Linked by makfu on Tue 23rd Oct 2012 17:19 UTC
Windows Peter Bright has written a fascinating and well researched look into the real architecture and general internals of WinRT that largely contradicts some commonly accepted marketecture myths propagated by Microsoft (namely that WinRT is a new peer, NT native subsystem and framework alternative to traditional Win32 that doesn't depend on traditional Windows frameworks). Given all the recent news and discussions regarding the future of Windows and the openness of the platform, understanding WinRT's actual underpinnings and technical place in the Windows stack will prove valuable.
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Comment by Nelson
by Nelson on Tue 23rd Oct 2012 19:17 UTC
Member since:

It is not true that Microsoft spread any type of messaging about WinRT that says what the lead-in suggests.

It is just easier to say "WinRT is a new Framework to write apps as opposed to Win32".

Just like it is true that the .NET BCL is another Framework to write apps instead of Win32. It doesn't matter if they eventually call Win32, the key distinction is that in most case you're not doing the calling

Now, if anyone actually took the time to watch the Build presentations, you'd see that Microsoft does a deep dive into the Windows Runtime and does note that it is COM. In fact, I highly doubt Peter Bright would have been able to write a lot of his article without Microsoft explaining how the entire process works.

It is COM, but it is also a little more. They re-use COM where it makes sense and they augment it in key areas (IInspectable being one, .NET metadata vs IDL/TBL as another case, Inheritance across XAML types) but it is wholly COM with some enhancements.

The larger point isn't that Microsoft is lying, the rather poetic point made by Peter is that Microsoft has embraced what is right about the old to make something very modern.

WinRT takes all that was learned from COM and all that was learned from .NET and combines them together.

Beyond WinRT, the real innovation is in how easy it is to author these components. They are modeled naturally in C# and in C++ you can either use ISO C++ with Ro* APIs or use the WRL (ATL for WinRT) or you can use C++/CX a language extension from Microsoft to make authoring components easier.

You can also mix and match C++/CX. Have 95% of your code in C++11 and the API end points in C++/CX. Its super easy.

Reply Score: 4

RE: Comment by Nelson
by moondevil on Tue 23rd Oct 2012 19:53 in reply to "Comment by Nelson"
moondevil Member since:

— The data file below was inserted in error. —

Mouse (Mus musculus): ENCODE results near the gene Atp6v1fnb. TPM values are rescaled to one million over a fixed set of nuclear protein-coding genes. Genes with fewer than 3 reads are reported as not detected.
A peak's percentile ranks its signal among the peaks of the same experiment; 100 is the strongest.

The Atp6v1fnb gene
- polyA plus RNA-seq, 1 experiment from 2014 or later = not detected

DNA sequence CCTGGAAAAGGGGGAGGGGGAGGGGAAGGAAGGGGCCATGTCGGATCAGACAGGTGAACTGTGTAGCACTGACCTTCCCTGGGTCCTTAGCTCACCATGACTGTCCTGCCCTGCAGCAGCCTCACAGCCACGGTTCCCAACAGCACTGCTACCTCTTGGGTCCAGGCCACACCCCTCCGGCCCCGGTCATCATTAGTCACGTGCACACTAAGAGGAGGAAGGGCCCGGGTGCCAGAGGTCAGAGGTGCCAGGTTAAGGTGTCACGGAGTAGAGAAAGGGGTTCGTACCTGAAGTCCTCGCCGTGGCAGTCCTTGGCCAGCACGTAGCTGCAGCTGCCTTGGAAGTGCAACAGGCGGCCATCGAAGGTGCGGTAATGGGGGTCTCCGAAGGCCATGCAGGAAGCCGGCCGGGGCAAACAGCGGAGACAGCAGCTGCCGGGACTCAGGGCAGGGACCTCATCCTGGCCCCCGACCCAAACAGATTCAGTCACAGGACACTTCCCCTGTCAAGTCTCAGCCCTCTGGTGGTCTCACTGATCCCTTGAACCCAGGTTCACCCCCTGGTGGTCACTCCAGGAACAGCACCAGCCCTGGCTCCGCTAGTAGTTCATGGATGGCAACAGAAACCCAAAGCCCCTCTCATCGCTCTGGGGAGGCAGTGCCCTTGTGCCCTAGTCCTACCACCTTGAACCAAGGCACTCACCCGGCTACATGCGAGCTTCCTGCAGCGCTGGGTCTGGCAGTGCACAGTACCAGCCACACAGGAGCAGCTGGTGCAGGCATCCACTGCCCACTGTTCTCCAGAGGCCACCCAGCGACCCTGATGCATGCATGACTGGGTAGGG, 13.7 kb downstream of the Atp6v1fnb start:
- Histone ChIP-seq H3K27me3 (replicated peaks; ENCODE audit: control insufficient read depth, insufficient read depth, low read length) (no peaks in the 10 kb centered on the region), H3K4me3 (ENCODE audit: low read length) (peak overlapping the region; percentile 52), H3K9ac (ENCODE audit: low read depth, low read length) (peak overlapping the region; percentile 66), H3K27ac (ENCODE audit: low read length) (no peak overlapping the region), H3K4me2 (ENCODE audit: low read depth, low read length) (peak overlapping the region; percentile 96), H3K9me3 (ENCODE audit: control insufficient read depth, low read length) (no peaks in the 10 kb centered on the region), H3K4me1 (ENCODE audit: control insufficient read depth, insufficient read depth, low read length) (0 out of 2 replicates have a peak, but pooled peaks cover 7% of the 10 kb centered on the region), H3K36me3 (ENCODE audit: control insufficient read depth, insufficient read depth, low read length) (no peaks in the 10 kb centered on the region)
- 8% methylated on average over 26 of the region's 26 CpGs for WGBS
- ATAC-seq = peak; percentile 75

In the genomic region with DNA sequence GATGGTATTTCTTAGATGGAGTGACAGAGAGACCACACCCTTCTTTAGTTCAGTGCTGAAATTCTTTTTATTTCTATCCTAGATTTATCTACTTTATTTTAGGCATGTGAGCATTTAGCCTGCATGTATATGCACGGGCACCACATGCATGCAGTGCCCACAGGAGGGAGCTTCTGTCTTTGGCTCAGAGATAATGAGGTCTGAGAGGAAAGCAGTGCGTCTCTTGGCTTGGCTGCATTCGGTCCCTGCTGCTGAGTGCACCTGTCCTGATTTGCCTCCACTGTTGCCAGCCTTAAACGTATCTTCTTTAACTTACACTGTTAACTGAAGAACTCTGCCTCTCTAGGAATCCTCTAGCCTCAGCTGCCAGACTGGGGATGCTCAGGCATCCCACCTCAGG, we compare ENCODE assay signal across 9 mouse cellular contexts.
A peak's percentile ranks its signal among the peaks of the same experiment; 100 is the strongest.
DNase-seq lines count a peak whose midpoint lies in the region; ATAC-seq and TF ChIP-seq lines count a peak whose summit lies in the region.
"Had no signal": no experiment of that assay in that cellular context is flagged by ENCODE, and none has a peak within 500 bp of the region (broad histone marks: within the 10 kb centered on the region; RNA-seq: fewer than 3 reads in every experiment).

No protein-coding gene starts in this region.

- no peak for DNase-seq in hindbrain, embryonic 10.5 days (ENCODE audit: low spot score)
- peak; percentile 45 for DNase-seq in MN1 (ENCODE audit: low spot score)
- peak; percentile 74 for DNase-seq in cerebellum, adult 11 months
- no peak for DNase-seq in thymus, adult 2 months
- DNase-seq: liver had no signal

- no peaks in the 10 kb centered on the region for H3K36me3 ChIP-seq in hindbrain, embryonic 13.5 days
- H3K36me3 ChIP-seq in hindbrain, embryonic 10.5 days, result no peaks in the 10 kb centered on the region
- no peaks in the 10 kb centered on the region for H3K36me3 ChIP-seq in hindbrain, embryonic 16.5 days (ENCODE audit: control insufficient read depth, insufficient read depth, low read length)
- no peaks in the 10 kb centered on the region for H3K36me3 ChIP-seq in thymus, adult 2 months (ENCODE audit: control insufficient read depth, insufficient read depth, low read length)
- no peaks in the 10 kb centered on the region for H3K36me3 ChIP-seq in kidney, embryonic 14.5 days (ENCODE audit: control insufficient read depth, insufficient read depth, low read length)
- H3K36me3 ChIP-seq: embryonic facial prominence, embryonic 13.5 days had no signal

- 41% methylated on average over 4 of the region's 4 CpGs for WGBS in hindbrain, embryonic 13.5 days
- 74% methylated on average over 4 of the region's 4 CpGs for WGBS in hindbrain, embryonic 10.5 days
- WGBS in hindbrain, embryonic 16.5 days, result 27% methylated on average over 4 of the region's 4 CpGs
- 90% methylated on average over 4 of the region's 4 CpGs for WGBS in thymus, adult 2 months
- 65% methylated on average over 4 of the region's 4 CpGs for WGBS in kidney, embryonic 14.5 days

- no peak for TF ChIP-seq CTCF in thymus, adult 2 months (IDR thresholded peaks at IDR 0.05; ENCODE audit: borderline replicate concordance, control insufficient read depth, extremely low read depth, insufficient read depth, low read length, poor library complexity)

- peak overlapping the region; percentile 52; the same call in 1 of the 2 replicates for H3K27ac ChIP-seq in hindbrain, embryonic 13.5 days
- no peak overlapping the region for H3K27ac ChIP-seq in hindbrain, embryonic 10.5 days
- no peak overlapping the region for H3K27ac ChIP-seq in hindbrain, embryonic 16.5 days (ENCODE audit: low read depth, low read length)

I for one am looking forward to the day desktop applications can be built using WinRT and Win32 is left for dead.

Maybe around Windows 9 - 10 timeframe.

Reply Parent Score: 2

RE[2]: Comment by Nelson
by Nelson on Tue 23rd Oct 2012 20:05 in reply to "RE: Comment by Nelson"
Nelson Member since:

You already can ;) . You can call WinRT APIs from Desktop apps.

There are restrictions. Some APIs are not callable by Desktop apps (For various reasons, and its up to the discretion of the team associated with the API). For example the new XAML stack in WinRT is unavailable for Desktop apps.

My own thoughts are that Desktop apps will never get full blown WinRT. However, WinRT will be improved so that we can replicate much of Desktop apps using it.

I can see Windows 8.5 (or 9, or whatever they call it since rumor is they're moving to faster releases) having for example more powerful "snapping" capabilities (or even becoming an awesome Tiling Window Manager).

That, plus even more APIs available in WinRT will make the process easier. I'm not too worried at the moment.

Reply Parent Score: 3

RE: Comment by Nelson
by dsmogor on Thu 25th Oct 2012 15:00 in reply to "Comment by Nelson"
dsmogor Member since:

For me the main message with WinRT that OOP api is now the lowest level general purpose OS api in Windows. The experiences for making .NET libraries have been taken lower level, with COM simply selected as object ABI.

The most important question is whether MS will keep Metro apps away from plugging into old Win32 underpinnings. Some policy could at least be put in place to discourage resource strapped programmers from doing short circuits from old code bases. Can e.g win32 be used on Arm? Without that, eventually retiring Win32 won't be possible.

Reply Parent Score: 2